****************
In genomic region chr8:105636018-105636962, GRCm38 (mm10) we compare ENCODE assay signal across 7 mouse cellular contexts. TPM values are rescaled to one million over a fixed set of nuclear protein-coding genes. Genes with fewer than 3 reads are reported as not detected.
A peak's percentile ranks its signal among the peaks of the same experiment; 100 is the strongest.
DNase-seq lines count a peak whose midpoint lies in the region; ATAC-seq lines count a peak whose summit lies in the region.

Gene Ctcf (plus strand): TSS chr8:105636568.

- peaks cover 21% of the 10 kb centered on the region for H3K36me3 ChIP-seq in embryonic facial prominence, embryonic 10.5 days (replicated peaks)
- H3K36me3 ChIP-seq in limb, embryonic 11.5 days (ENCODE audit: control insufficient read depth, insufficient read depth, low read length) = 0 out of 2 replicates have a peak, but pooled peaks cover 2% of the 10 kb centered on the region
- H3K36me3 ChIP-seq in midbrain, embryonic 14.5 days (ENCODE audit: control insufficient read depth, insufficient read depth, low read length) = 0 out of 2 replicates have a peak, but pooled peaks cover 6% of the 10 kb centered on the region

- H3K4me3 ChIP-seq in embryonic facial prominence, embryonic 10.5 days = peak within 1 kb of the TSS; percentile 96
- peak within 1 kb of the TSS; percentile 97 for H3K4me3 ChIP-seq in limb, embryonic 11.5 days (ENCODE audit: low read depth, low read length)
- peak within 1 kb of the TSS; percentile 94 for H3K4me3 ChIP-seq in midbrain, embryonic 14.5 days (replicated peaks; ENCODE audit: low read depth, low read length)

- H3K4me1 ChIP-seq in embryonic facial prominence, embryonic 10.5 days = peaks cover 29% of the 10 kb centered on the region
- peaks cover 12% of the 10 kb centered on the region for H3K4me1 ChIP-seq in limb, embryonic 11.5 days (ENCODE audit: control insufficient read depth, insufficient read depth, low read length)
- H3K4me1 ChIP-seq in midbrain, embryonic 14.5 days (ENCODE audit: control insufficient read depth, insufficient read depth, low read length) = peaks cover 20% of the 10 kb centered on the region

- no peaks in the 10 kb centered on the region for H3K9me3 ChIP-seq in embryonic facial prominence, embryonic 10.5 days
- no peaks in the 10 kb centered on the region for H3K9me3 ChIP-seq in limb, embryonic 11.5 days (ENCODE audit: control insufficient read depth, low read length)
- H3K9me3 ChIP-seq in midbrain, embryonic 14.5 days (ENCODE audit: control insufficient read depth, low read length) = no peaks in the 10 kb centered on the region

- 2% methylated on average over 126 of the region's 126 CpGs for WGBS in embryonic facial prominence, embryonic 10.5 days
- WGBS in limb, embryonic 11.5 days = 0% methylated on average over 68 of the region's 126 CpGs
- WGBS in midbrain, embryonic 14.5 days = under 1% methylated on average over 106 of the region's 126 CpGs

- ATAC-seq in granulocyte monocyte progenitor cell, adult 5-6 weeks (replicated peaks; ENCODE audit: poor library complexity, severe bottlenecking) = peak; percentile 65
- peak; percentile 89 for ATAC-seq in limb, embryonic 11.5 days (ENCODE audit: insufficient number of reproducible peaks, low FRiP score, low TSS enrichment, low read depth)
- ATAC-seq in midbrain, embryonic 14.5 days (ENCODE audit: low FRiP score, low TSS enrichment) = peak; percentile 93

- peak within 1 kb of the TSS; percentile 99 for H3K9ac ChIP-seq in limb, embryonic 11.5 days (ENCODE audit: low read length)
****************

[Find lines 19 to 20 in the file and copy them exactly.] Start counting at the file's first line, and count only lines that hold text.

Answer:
- WGBS in midbrain, embryonic 14.5 days = under 1% methylated on average over 106 of the region's 126 CpGs

- ATAC-seq in granulocyte monocyte progenitor cell, adult 5-6 weeks (replicated peaks; ENCODE audit: poor library complexity, severe bottlenecking) = peak; percentile 65